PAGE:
Antitrust Lawsuit Says Apple and Amazon Colluded to Raise iPhone, iPad Prices

Law firm accuses tech giants of rigging the market for Apple products and is representing consumers in federal court

SEATTLE – A new antitrust class-action lawsuit accuses Apple Inc. and of colluding to raise the price of iPhones and iPads, according to Hagens Berman, the law firm representing consumers against two of the world’s largest companies in today’s filing.

The lawsuit, filed in the U.S. District Court for the Western District of Washington accuses Apple and Amazon of seeking to eliminate third-party Apple resellers on Amazon Marketplace in a scheme to stifle competition, and maintain premium pricing for Apple products. The class action alleges an “unlawful horizontal agreement between Apple and Amazon to eliminate or at least severely reduce the competitive threat posed by third-party merchants,” which attorneys say violates federal antitrust laws and has cost consumers.

The lawsuit says the parties’ illegal agreement brought the number of third-party sellers of Apple products on Amazon Marketplace from roughly 600 to just seven sellers – a loss of 98%, and by doing so, Amazon, which was formerly a marginal seller of Apple products, became the dominant seller of Apple products on Amazon Marketplace.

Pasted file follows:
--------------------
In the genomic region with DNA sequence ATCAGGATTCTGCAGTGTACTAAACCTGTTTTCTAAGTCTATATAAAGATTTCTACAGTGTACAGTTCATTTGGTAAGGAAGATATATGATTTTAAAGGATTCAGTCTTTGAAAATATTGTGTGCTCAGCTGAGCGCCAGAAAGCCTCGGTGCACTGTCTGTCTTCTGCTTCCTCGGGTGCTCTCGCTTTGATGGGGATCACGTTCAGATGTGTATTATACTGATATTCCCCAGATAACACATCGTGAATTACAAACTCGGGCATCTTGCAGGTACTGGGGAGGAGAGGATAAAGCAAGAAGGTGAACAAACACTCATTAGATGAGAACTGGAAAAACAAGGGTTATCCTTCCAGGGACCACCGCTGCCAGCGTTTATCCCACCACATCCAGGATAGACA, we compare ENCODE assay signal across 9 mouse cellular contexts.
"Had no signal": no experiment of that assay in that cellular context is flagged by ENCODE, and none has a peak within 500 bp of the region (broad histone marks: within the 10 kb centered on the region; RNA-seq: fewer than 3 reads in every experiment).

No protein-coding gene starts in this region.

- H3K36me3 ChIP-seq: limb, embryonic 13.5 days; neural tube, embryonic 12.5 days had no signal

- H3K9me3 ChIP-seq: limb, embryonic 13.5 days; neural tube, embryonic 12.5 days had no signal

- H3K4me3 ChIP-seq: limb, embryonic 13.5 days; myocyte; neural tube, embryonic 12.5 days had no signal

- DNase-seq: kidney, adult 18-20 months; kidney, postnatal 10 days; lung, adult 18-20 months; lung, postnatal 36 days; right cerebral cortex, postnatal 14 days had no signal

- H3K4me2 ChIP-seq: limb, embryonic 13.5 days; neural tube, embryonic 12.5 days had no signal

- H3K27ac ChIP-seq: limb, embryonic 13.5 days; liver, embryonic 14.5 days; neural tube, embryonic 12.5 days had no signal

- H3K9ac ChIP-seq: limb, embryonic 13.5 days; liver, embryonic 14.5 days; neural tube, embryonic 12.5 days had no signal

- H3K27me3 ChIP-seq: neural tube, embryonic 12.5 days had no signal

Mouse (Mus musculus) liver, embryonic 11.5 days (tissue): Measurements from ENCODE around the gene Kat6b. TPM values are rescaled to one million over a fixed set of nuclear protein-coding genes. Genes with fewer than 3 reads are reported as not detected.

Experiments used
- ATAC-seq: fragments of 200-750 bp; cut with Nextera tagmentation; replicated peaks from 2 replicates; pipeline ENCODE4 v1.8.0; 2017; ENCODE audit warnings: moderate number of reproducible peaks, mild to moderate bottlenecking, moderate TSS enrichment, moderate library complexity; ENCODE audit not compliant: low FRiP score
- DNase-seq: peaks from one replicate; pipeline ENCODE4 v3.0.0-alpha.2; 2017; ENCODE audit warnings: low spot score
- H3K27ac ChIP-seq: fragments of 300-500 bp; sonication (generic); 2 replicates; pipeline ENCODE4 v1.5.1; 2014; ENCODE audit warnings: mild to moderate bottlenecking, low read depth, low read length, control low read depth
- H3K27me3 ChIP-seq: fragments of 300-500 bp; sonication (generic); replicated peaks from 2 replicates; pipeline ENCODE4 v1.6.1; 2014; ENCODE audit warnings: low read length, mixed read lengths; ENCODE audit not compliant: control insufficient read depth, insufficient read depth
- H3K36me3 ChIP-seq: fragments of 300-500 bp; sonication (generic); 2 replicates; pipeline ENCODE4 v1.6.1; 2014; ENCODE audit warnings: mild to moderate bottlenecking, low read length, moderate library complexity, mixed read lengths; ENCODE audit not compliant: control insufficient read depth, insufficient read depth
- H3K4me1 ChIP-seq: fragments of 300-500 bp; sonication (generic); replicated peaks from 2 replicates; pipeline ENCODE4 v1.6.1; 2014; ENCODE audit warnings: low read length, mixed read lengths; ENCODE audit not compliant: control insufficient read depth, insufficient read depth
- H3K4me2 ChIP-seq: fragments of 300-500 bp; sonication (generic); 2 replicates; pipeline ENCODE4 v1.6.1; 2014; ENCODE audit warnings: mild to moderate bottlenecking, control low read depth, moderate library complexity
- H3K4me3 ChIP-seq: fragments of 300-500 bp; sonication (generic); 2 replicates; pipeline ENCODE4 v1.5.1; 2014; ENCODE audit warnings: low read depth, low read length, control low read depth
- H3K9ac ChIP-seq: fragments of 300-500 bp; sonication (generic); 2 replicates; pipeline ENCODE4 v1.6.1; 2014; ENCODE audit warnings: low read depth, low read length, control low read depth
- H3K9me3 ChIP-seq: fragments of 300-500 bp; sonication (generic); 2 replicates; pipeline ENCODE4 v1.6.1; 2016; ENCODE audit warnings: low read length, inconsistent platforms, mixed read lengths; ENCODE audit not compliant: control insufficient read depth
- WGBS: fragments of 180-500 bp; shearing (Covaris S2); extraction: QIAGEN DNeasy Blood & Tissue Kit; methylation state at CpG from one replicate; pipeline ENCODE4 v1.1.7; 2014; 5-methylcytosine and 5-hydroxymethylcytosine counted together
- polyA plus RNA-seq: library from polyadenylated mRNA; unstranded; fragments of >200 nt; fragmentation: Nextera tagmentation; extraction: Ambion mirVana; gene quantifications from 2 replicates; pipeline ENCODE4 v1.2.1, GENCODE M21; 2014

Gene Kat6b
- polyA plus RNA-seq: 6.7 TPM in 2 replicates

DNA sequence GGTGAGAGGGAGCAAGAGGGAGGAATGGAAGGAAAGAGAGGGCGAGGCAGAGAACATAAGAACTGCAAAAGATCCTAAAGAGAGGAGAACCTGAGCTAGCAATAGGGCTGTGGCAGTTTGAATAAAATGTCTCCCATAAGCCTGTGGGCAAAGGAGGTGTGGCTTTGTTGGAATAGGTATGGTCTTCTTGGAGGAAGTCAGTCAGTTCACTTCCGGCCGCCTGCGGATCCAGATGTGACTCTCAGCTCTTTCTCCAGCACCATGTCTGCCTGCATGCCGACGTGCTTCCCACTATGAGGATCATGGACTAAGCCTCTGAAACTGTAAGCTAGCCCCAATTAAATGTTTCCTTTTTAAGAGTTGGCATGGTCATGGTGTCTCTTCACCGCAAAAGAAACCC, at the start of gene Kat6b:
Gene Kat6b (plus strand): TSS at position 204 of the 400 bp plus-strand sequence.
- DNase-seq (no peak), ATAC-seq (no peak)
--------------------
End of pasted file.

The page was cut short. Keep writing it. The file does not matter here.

If you purchased a new iPhone or iPad from the Buy Box on, you may have overpaid and may be entitled to compensation under consumer-rights laws.

The consumer-rights law firm behind the filing has bested Apple in multiple antitrust lawsuits, including a $400 million settlement related to  price-fixing of e-books and a $100 million settlement on behalf of iOS developers harmed by App Store policies. Hagens Berman has also brought multiple pending antitrust cases against both defendants.

When Competitors Stop Competing

The lawsuit centers around an agreement made between Apple and Amazon that took effect at the beginning of 2019, the existence of which neither defendant denies. The agreement permitted Apple to limit the number of resellers operating on Amazon’s marketplace, and it offered Amazon in return a discounted wholesale price for a steady stream of iPhones and iPads, allowing it to reap the benefits of limited competition on its own reseller arena.

“From the outset of these discussions, the parties discussed ‘gating’ third-party resellers,” the lawsuit states. “Ultimately Apple proposed, and Amazon agreed, to limit the number of resellers in each country to no more than 20. This arbitrary and purely quantitative threshold excluded even Authorized Resellers of Apple products.”

“When our antitrust trial team reviewed the numbers behind this lawsuit, we very quickly noticed several red flags. Suddenly losing 98% of sellers of a particular product is genuinely unheard of, especially when the product at hand is made by the world’s largest tech company and sold by the world’s largest retailer,” said Steve Berman, managing partner at Hagens Berman representing the proposed class of consumers. “Apple and Amazon both stood to benefit from this anticompetitive agreement and they entered it knowing it would harm the public.”